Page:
I got the book National Audubon Society Field Guide to North American Weather and they have over 350 beautifully colored pages of different weather phenomena. My plan is to duplicate each photo subject through my window.

First up is the Optical Phenomena.

Can you guess what is pictured?

A closer view may help.

Finally a broad shot.

The first two pictures were of sun dogs and the last also has a halo.

Sun dogs are known more formally as parhelia they often appear in pairs but in this case only one was visible. They can be solid white light or as seen more of a rainbow effect with the red closer to the sun and blue away from the sun. They are found to the right or left of the sun on the same plane and seen at a 22-24 degree distance.

This one had an accompanying parhelic circle or halo. Haloes are formed when light gets refracted through ice crystals in cirriform clouds. The ice crystals must be hexagonal with two flat ends.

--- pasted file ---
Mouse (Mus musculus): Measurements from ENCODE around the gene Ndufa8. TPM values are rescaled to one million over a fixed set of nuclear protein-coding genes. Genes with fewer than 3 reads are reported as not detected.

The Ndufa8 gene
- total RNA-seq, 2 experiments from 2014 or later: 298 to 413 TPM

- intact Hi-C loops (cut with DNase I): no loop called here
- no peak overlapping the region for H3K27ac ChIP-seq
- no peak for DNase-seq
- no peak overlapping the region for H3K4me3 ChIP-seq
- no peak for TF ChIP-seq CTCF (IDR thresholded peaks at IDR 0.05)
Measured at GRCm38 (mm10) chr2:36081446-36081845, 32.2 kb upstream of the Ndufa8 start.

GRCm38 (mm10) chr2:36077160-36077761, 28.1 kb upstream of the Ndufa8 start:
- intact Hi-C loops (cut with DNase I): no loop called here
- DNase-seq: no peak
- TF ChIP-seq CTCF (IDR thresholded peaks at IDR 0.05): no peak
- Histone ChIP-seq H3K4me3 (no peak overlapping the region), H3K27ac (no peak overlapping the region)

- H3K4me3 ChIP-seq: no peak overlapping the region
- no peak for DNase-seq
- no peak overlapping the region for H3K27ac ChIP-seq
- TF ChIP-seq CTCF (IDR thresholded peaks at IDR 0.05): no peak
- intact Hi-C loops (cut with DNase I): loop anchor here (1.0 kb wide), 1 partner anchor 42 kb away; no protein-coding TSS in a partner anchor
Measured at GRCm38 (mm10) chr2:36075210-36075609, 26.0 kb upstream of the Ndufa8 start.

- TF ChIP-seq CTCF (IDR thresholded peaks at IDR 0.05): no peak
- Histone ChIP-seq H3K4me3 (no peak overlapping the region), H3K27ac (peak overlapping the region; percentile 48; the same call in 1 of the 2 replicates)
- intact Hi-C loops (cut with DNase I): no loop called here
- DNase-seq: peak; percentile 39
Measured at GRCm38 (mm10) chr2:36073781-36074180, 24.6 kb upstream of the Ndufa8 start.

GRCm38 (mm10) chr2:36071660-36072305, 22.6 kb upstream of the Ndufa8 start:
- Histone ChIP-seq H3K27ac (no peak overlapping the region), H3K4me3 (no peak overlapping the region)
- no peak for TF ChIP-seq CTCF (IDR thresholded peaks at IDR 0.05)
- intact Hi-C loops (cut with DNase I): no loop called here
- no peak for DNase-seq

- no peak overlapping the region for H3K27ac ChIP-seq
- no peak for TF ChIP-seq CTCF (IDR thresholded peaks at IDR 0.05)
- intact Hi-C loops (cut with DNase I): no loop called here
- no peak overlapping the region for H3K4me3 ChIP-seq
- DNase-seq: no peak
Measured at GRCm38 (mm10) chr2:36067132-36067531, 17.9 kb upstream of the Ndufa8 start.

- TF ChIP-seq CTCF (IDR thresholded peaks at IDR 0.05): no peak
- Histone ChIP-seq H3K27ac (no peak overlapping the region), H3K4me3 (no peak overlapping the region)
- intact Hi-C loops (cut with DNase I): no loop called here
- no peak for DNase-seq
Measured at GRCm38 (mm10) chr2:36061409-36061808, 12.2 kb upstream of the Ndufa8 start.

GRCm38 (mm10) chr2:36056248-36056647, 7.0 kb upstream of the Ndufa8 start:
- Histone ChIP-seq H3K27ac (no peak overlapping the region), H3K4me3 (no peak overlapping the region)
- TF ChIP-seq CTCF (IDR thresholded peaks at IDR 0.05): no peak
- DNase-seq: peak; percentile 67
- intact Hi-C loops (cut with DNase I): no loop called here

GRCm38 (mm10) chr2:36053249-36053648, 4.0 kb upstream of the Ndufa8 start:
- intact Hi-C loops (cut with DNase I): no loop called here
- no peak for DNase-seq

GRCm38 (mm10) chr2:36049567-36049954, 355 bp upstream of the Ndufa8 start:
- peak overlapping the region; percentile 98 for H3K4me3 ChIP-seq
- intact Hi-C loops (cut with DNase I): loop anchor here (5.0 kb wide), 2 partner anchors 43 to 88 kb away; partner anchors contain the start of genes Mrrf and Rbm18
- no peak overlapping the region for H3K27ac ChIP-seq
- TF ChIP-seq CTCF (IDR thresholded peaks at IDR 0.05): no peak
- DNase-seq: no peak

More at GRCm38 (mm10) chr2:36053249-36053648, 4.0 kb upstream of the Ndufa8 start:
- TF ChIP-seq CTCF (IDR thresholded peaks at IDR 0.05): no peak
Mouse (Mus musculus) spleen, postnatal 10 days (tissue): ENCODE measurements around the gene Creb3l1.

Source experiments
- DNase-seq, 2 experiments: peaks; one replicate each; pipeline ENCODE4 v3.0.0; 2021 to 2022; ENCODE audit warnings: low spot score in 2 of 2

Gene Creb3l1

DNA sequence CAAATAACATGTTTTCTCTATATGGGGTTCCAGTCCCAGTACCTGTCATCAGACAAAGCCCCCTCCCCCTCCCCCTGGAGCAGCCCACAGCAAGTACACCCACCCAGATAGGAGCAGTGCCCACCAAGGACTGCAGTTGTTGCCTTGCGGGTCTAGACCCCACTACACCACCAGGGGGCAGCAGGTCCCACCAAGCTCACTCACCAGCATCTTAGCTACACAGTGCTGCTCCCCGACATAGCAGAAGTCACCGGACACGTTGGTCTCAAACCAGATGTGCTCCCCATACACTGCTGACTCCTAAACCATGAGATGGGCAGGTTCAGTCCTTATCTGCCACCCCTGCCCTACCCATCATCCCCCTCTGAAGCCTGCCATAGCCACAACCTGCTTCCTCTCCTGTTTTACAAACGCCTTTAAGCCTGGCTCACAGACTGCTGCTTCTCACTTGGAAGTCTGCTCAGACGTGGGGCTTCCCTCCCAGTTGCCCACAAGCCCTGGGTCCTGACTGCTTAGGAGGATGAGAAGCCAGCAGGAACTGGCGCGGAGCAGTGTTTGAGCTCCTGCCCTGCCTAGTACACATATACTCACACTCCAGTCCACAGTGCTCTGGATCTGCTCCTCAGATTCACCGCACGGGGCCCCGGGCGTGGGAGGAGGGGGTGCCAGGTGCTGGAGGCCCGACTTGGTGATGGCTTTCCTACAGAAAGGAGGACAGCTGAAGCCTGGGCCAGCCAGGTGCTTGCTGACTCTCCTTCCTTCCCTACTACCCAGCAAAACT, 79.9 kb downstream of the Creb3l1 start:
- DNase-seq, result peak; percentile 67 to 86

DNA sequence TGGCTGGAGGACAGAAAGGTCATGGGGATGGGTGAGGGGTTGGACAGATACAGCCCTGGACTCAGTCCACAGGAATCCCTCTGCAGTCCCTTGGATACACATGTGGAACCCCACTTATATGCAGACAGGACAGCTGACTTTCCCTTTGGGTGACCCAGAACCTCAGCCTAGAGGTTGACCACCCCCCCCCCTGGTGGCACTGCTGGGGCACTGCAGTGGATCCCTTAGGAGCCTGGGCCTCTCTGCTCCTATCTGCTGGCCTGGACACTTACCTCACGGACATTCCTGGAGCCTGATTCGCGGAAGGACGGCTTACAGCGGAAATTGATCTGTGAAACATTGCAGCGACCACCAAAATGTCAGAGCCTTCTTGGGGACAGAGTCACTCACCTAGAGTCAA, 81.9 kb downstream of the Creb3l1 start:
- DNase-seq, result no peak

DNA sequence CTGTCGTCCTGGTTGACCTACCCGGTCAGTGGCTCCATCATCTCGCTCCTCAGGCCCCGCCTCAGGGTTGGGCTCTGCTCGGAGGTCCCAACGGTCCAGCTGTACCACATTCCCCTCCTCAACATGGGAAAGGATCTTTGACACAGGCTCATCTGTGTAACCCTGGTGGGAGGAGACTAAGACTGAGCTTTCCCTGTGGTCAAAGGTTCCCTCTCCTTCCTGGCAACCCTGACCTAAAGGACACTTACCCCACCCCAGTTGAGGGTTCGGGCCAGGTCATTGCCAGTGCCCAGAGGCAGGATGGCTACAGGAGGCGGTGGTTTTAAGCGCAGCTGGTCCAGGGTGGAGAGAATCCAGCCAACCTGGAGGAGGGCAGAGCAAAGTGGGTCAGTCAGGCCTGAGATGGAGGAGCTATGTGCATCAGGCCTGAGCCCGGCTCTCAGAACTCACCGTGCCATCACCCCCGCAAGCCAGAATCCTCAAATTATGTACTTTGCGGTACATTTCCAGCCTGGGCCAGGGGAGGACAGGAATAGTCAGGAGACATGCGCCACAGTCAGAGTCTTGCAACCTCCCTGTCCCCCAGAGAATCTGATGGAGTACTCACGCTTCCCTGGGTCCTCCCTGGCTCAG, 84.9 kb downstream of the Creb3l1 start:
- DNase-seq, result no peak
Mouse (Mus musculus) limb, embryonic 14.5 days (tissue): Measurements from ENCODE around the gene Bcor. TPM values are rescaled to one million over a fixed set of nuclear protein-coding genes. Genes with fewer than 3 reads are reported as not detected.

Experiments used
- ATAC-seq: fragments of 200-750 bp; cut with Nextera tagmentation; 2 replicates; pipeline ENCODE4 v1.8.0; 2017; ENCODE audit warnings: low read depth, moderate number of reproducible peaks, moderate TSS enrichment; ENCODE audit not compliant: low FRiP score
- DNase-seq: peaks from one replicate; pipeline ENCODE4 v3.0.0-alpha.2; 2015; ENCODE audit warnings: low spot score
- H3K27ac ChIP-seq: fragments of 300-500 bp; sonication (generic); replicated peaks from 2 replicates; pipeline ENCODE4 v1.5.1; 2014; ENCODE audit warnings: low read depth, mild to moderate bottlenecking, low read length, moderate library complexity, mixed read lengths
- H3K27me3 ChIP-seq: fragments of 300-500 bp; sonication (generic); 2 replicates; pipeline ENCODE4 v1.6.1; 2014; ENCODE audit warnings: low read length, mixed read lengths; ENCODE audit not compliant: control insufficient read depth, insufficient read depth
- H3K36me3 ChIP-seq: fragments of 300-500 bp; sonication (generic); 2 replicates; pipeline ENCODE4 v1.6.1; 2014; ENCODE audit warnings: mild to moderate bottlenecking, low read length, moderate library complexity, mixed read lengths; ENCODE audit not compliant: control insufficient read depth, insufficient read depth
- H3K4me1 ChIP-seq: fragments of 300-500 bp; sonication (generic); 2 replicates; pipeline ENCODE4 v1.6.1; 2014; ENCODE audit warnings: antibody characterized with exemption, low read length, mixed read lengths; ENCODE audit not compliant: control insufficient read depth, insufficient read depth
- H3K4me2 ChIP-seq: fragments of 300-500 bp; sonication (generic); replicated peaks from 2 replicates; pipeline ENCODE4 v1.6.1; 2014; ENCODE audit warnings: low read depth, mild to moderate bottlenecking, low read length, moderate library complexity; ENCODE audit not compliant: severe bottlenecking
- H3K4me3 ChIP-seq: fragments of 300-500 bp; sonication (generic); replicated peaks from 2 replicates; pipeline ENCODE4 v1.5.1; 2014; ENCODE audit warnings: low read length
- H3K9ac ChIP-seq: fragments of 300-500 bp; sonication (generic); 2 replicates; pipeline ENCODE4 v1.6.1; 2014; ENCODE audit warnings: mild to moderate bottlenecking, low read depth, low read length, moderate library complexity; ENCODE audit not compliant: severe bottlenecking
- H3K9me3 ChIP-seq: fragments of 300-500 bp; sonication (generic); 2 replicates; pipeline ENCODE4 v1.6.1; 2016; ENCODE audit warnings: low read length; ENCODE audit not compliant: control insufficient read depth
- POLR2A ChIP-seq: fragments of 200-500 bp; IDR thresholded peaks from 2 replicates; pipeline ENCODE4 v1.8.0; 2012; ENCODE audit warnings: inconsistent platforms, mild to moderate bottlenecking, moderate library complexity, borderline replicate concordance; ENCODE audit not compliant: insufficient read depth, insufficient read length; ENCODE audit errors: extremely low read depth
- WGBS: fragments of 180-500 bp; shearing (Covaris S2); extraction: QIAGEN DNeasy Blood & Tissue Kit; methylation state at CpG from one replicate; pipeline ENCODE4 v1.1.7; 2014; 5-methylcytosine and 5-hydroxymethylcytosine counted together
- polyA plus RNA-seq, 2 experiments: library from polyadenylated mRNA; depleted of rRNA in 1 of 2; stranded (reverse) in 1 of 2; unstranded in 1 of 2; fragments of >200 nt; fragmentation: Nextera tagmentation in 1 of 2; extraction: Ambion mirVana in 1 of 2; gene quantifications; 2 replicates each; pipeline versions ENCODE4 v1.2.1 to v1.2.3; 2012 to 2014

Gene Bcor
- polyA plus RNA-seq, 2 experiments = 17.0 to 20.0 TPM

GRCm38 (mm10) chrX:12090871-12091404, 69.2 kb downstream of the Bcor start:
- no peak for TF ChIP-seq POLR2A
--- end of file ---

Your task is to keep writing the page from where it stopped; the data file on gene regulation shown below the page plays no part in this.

Now this phenomina can occur all over the country and at any time of year but is most common in the southwest and before and after storms.

Today's Links: http://www.atoptics.co.uk/

Monday, August 27, 2007

Chapter 11:Kinematics of paricles

Dynamics: Deals with objects moving with an accelerated motion.
It's concerned with the equilibrium of these objects.

Kinematics: It relates position, displacement, velocity, acceleration, and time.

Rectilinear motion of particles.
A particle is in rectilinear if it is moving along a straight line.
*Position: Xp: position coordinate of the particle
: algebraic scalar
rp: position vector